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The Problem of Political Authority: An Examination of the Right to Coerce and the Duty to Obey [Kindle Edition]

Michael Huemer
4.8 out of 5 stars  See all reviews (21 customer reviews)

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Book Description

Modern states commonly deploy coercion in a wide array of circumstances in which the resort to force would clearly be wrong for any private agent. What entitles the state to behave in this manner? And why should citizens obey its commands? This book examines theories of political authority, from the social contract theory, to theories of democratic authorization, to fairness- and consequence-based theories. Ultimately, no theory of authority succeeds, and thus no government has the kind of authority often ascribed to governments.

The author goes on to discuss how voluntary and competitive institutions could provide the central goods for the sake of which the state is often deemed necessary, including law, protection from private criminals, and national security. An orderly and liveable society thus does not require acquiescence in the illusion of political authority.


Editorial Reviews

Review

'Huemer has produced not just a brilliant work of political philosophy, but a gripping page-turner. With an engaging style and sharp wit, Huemer demolishes two entrenched dogmas: that we have a duty to obey the law, and the state has the right to force us to obey. Huemer's conclusions may be controversial, but he makes them seem like commonsense.' - Jason Brennan, Georgetown University, USA 'Michael Huemer is my favorite philosopher. The Problem of Political Authority is his best book yet. Using moral premises you probably already accept, and clear but subtle arguments, Huemer leads you step-by-step to a radical yet compelling conclusion: government as we know it is an unnecessary evil. If you're tired of political books that merely preach to the choir, prepare to be amazed.' - Bryan Caplan, George Mason University, USA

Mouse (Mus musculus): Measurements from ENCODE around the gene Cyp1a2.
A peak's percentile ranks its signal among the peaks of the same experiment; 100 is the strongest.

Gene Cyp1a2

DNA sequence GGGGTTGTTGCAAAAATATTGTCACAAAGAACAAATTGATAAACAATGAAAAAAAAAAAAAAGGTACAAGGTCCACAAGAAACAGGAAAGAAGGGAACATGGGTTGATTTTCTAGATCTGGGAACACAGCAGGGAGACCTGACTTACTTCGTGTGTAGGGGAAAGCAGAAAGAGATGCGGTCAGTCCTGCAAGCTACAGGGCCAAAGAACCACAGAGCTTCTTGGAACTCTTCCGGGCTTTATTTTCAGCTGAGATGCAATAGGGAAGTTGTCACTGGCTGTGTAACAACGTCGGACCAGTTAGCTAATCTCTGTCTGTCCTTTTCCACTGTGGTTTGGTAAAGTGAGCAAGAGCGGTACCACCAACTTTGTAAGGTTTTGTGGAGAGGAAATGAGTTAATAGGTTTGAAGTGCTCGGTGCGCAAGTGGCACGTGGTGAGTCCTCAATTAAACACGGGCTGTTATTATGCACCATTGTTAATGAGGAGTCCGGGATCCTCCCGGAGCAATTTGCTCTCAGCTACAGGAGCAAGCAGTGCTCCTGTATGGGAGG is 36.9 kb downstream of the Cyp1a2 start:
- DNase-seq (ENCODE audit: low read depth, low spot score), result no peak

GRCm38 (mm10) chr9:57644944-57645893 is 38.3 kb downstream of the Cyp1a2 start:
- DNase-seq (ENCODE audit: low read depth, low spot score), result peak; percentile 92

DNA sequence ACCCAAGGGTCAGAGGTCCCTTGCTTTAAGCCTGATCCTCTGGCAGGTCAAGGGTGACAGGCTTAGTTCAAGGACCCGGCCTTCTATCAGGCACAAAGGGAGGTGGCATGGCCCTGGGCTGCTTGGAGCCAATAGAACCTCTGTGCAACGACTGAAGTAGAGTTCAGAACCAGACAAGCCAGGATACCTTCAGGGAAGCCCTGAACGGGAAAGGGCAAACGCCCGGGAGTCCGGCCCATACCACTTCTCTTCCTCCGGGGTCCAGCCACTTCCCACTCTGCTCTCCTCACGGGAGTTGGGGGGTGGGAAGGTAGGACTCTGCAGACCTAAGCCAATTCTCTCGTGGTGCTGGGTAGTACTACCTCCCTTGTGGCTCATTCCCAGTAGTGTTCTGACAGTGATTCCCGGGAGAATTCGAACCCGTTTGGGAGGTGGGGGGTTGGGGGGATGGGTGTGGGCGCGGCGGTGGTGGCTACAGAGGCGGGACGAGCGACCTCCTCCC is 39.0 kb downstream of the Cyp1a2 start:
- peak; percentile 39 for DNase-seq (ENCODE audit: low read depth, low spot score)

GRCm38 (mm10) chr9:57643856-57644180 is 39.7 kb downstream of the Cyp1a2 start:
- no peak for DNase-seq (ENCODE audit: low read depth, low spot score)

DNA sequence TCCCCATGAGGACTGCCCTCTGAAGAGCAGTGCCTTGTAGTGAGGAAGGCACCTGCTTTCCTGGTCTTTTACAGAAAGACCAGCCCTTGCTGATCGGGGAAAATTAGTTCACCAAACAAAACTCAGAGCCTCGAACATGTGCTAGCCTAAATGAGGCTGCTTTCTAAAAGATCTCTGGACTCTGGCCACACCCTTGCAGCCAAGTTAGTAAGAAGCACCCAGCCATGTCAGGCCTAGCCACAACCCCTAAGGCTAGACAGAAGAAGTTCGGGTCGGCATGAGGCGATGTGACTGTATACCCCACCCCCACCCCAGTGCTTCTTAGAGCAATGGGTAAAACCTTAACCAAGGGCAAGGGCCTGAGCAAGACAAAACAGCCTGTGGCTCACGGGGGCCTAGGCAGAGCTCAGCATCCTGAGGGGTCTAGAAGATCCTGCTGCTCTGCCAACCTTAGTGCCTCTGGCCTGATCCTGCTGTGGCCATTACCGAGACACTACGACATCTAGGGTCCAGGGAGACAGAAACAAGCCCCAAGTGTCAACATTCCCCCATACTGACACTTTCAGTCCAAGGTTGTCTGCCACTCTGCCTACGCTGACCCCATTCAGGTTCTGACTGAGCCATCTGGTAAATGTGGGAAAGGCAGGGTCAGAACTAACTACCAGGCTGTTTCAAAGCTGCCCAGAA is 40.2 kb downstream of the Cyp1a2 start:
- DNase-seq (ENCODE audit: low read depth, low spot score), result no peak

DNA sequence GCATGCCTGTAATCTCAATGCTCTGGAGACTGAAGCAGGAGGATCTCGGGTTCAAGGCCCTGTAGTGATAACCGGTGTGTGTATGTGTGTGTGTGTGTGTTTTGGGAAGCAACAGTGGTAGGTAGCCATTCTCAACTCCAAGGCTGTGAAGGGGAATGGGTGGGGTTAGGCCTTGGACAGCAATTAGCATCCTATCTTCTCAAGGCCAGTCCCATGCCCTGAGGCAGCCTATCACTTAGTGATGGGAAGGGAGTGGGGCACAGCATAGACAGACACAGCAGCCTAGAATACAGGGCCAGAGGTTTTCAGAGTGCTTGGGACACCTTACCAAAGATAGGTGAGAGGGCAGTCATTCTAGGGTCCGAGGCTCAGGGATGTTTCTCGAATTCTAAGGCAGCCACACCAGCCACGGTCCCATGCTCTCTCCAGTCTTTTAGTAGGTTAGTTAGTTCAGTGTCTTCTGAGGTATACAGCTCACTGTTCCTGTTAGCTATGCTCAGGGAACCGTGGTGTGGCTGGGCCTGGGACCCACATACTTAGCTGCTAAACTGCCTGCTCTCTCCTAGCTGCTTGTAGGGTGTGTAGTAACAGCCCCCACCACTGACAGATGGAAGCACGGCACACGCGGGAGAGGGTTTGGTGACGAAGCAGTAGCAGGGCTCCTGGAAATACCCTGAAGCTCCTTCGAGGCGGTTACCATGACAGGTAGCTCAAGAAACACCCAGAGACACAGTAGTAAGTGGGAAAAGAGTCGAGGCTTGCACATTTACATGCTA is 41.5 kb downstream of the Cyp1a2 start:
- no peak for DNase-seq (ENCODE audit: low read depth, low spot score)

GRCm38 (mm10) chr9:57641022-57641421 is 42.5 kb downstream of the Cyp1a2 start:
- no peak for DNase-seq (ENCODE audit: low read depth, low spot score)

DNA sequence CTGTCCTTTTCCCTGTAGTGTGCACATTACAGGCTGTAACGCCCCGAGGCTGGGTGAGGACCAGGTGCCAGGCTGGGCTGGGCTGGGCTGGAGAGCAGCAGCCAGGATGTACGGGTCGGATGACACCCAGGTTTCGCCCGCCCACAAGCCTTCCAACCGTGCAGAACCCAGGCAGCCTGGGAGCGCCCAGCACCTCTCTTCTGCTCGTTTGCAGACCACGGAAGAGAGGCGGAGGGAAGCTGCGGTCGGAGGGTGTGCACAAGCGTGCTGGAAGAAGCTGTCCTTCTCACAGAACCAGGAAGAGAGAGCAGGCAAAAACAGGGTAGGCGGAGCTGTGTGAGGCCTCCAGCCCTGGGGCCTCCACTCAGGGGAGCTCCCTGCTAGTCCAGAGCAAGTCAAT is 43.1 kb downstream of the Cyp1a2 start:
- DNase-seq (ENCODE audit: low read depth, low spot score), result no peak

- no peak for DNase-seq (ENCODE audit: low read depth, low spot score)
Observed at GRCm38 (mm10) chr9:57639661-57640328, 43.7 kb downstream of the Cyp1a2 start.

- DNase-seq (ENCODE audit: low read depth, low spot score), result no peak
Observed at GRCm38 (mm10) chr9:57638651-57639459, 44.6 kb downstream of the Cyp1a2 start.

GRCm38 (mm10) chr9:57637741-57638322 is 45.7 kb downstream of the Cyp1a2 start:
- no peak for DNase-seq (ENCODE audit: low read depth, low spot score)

About the Author

MICHAEL HUEMER is Professor of Philosophy at the University of Colorado, USA. He is author of Ethical Intuitionism (Palgrave, 2005). 


Product Details

  • File Size: 1448 KB
  • Print Length: 395 pages
  • Page Numbers Source ISBN: 1137281650
  • Publisher: Palgrave Macmillan (October 29, 2012)
  • Sold by: Amazon Digital Services, Inc.
  • Language: English
  • ASIN: B00AINH80O
  • Text-to-Speech: Enabled
  • X-Ray:
  • Lending: Not Enabled
  • Amazon Best Sellers Rank: #158,154 Paid in Kindle Store (See Top 100 Paid in Kindle Store)
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Customer Reviews

Most Helpful Customer Reviews
89 of 93 people found the following review helpful
Format:Paperback
I've read almost every work of libertarian political philosophy ever written. This is simply the best book in the genre.

What's so great about it? Simple: Huemer scrupulously reasons from widely shared moral premises to surprising conclusions. There's no question begging, no obscurantism, and no bullet biting. The book begins by pointing out that if a private individual acted like a government, almost everyone would consider his behavior immoral. He then charitably considers all the major attempts to defend this asymmetry.

If you'd like to learn more about political views you disagree with, *The Problem of Political Authority* is ideal. Huemer earnestly tries to engage thoughtful readers of all descriptions. He toes no party line, makes no ad hominems, and never hectors. He's just a very smart, broadly knowledgeable scholar making a careful case for a controversial conclusion.

P.S. If you want to know more about Huemer's intellectual qualities before you buy, check out his TED talk:[...]
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22 of 22 people found the following review helpful
Format:Kindle Edition|Verified Purchase